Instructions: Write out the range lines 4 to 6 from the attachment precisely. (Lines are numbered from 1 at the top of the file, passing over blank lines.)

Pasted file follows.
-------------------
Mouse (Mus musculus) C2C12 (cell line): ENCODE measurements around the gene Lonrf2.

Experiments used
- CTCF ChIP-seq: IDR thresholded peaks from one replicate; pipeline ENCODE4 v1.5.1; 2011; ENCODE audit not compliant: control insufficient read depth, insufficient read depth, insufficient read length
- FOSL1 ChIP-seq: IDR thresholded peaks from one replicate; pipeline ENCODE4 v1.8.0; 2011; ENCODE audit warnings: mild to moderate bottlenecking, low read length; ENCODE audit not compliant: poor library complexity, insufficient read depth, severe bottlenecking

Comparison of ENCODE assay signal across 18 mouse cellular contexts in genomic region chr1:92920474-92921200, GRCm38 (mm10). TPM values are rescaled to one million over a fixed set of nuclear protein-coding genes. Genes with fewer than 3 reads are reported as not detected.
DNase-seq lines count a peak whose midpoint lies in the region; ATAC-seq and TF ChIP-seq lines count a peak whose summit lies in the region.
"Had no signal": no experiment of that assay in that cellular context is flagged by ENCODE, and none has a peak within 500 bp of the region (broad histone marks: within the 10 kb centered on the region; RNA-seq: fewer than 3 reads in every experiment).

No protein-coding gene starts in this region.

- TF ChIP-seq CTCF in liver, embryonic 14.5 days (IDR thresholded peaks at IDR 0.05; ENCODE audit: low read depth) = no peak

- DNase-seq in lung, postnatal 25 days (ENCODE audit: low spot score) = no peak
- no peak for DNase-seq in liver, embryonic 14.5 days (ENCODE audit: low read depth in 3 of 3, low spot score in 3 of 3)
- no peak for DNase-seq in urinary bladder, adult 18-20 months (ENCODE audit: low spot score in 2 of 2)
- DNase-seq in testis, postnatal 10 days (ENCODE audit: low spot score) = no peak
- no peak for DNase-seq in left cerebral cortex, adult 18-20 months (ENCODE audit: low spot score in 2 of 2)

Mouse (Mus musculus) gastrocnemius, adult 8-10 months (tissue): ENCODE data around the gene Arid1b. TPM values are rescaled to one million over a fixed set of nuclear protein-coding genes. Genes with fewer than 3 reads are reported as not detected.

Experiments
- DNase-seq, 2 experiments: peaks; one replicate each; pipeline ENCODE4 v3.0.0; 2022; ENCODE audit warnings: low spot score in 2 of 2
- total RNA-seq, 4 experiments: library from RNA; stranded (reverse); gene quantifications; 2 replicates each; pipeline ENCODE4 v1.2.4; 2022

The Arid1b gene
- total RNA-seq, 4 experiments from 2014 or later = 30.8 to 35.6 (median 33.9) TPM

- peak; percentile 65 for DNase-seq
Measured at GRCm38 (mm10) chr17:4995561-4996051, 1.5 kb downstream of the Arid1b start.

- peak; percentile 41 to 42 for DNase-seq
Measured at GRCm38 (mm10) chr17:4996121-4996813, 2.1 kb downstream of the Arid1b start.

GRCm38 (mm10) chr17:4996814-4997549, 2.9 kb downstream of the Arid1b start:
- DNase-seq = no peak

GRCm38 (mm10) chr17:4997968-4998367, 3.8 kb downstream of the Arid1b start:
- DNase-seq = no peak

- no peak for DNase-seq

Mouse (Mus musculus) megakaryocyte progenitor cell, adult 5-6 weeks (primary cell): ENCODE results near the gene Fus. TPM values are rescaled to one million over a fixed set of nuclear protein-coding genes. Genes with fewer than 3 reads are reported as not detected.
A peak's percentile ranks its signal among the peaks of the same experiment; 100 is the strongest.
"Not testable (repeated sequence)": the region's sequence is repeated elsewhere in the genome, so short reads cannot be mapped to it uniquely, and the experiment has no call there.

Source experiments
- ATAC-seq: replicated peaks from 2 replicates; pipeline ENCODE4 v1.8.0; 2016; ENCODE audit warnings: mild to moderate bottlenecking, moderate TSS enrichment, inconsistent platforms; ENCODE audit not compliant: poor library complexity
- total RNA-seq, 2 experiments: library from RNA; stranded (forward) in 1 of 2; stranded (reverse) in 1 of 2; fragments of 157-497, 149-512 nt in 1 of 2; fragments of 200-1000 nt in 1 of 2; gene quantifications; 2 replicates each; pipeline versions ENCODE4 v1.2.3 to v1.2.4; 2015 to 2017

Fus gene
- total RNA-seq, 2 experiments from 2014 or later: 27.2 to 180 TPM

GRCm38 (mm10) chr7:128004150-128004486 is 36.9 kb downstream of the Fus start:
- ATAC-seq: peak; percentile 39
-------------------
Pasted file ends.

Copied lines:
- FOSL1 ChIP-seq: IDR thresholded peaks from one replicate; pipeline ENCODE4 v1.8.0; 2011; ENCODE audit warnings: mild to moderate bottlenecking, low read length; ENCODE audit not compliant: poor library complexity, insufficient read depth, severe bottlenecking

Comparison of ENCODE assay signal across 18 mouse cellular contexts in genomic region chr1:92920474-92921200, GRCm38 (mm10). TPM values are rescaled to one million over a fixed set of nuclear protein-coding genes. Genes with fewer than 3 reads are reported as not detected.
DNase-seq lines count a peak whose midpoint lies in the region; ATAC-seq and TF ChIP-seq lines count a peak whose summit lies in the region.